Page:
By the time I was a teen-ager, I had developed enough critical thinking skills to realize that a major motivation in defaming atheists and “secular humanists” was that Christian authority figures took on the responsibility for informing their flocks what was objectively true and maintaing the flocks gullibility to the absurd claims of Christianity. That where scrutiny of their truth claims versus those promoted by non-theists provided nowhere for Christians to hide, thus avoidance is big in the playbook. So we observe relentless energy spent on hymns, other rituals, rhetoric repeateded ad nauseam through the years, and avoidance of seeking objective truth supplanted by regurgitation of what is asserted as true – as if the two behaviors are identical. All of these antics are incredibly boring to somebody who is both curious and cares to discover that which is true.

  • http://en.uncyclopedia.co/wiki/User:Modusoperandi Modusoperandi

    Of course us Real Americans fear and don’t trust You People. You keep on insisting that you have rights, too! Look, beside Our Ten Commandments monument outside the courthouse feel free to put up a blank monument of your nonbeliefs. I mean, don’t actually do it, and if you try to do it we’ll raise a stink and stop you, but those minor caveats aside, feel free to do it.

  • raven

    Pew Research Poll July, 2014

    Evangelical Christians score 79 with people who called themselves “born-again” or evangelical, but only 52 with others. Americans rated a series of religious groups on a “feeling thermometer” from 0 to 100 in a new Pew Research Center study.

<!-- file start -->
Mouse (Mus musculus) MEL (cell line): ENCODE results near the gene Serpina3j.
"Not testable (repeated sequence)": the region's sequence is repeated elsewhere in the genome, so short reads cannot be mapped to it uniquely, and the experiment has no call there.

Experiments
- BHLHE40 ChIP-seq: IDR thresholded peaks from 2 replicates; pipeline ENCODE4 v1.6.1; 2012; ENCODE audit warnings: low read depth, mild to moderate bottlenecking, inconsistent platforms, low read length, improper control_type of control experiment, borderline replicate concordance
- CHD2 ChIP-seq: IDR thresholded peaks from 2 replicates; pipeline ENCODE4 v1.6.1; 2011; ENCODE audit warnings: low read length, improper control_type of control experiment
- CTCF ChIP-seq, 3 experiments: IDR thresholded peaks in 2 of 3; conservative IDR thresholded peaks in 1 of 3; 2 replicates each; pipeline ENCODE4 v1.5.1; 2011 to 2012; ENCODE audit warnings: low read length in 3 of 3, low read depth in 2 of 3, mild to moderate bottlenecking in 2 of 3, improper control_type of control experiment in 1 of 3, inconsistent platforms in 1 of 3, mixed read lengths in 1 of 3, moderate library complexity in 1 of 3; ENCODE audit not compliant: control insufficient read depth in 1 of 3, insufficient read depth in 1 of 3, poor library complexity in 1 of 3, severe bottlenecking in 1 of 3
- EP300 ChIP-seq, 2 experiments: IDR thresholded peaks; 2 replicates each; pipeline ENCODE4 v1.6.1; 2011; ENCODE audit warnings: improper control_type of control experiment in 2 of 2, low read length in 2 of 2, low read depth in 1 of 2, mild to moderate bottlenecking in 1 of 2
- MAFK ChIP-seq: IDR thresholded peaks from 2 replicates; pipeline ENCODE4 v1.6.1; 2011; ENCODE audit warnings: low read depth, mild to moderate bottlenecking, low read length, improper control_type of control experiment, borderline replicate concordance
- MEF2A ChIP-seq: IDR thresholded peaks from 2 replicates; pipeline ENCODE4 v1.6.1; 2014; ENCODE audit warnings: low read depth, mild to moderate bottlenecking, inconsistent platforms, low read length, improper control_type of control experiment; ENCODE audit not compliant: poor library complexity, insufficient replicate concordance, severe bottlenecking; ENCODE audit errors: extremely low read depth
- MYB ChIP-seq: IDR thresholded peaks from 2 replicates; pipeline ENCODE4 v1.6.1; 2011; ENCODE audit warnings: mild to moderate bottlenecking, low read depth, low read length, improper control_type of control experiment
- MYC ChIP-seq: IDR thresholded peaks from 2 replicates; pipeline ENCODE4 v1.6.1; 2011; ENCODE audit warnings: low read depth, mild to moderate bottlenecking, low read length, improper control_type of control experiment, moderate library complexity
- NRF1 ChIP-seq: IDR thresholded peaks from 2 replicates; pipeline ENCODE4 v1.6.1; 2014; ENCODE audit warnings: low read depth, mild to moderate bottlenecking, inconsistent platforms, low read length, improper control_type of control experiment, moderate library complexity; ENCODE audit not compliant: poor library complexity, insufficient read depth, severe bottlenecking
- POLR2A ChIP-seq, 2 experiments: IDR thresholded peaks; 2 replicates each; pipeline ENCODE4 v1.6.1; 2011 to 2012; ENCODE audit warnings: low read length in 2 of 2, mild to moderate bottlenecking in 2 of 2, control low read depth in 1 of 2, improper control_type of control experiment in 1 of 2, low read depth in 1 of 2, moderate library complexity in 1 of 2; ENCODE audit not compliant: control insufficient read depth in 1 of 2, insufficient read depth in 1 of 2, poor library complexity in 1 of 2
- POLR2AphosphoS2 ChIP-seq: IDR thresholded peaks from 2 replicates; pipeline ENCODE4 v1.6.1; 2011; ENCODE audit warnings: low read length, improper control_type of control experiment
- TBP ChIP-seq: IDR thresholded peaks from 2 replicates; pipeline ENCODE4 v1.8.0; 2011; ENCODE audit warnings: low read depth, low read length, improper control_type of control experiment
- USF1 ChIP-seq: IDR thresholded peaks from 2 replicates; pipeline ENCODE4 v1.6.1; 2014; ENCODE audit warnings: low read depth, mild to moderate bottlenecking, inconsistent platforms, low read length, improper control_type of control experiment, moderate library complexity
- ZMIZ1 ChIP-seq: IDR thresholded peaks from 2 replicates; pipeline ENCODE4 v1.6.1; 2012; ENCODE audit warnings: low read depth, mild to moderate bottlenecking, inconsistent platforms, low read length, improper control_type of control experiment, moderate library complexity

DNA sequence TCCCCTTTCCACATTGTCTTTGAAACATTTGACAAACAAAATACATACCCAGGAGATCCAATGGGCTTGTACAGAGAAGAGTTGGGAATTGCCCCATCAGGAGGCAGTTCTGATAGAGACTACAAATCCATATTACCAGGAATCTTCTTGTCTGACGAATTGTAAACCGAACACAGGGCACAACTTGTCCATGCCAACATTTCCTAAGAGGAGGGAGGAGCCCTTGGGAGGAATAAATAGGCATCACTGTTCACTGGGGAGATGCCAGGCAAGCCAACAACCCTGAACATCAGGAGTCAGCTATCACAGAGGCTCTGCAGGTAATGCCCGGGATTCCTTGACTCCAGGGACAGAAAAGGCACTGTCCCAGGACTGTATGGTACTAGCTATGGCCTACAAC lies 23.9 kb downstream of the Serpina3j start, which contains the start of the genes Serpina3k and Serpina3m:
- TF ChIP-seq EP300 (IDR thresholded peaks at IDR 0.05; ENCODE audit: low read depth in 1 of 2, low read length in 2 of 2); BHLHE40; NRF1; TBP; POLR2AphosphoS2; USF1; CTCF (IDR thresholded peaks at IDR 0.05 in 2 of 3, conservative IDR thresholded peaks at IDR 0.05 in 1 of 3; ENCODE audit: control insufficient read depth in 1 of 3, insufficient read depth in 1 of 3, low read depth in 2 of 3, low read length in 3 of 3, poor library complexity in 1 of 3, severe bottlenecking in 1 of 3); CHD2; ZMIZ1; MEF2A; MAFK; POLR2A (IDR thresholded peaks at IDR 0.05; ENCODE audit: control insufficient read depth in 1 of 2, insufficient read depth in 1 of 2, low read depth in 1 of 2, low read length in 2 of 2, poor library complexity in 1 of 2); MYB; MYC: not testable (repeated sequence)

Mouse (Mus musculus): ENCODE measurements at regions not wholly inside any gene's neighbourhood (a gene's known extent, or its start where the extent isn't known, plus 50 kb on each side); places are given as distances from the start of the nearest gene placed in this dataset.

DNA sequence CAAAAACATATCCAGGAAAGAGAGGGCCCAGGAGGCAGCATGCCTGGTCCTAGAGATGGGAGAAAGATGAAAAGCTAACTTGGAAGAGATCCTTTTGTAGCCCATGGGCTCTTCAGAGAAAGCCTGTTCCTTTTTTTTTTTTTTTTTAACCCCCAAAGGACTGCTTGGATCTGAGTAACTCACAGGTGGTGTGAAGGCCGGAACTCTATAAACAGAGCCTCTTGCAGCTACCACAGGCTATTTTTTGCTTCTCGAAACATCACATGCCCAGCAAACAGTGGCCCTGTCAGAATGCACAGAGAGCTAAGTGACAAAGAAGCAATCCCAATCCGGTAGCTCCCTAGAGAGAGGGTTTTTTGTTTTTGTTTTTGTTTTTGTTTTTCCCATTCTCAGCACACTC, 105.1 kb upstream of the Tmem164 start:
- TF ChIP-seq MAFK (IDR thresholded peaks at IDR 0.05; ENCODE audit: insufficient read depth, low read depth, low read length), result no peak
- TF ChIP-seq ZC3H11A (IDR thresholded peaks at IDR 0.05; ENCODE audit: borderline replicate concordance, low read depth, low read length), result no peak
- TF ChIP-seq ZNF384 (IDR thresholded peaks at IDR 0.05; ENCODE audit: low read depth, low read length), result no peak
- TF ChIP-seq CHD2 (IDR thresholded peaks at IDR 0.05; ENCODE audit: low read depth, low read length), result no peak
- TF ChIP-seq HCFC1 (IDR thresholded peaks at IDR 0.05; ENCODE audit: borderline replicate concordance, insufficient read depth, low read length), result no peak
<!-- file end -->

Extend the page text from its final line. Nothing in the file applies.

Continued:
“People are somewhat polarized about evangelicals,” Smith said. The survey finds “roughly as many people give evangelicals a cold rating (27 percent) as give them a warm rating (30 percent).” –

    See more at: http: //webcache. googleusercontent.com/search?q=cache:AoHXtB8Y-iIJ:www.religionnews.com/2014/07/16/atheist-muslims-evangelicals-jews-pew/+Americans+don’t+like+Evangelical+Christians&cd=4&hl=en&ct=clnk#sthash.X59sLXpE.dpuf

    Well, the news isn’t all bad.

    A lot of Americans don’t like the fundies either. In this Pew poll atheists get a 41% cold rating, near the bottom for sure. Evangelicals get a 27% though.

    Fundies like themselves with a 79% rating. Non-fundies don’t feel the same with a 52% rating.

  • abb3w

    @-1, (doi:10.1037/rel0000013)

    Atheists are stereotyped to be (among other things) cynical, skeptical, and nonconformist

    …much as Republicans are stereotyped as supporting laws to restrict abortion?

    But that facepalm aside, this lines up with the findings that the Dissident are the objects of prejudice from both high-RWA and high-SDO types (in contrast to groups that are considered Dangerous by the high-RWA, or Derogated by the high-SDO.) It seems a pity the experiment didn’t also measure those.

    @4, Deen

    Wait, wasn’t individualism supposed to be a “traditional American Value”?

    Well, you can’t be an American individualist unless you conform to its traditions….

  • bushrat

    People should fear me, for I shall bring down a terrible vengeance upon thee! That’s right a terrible vengeance.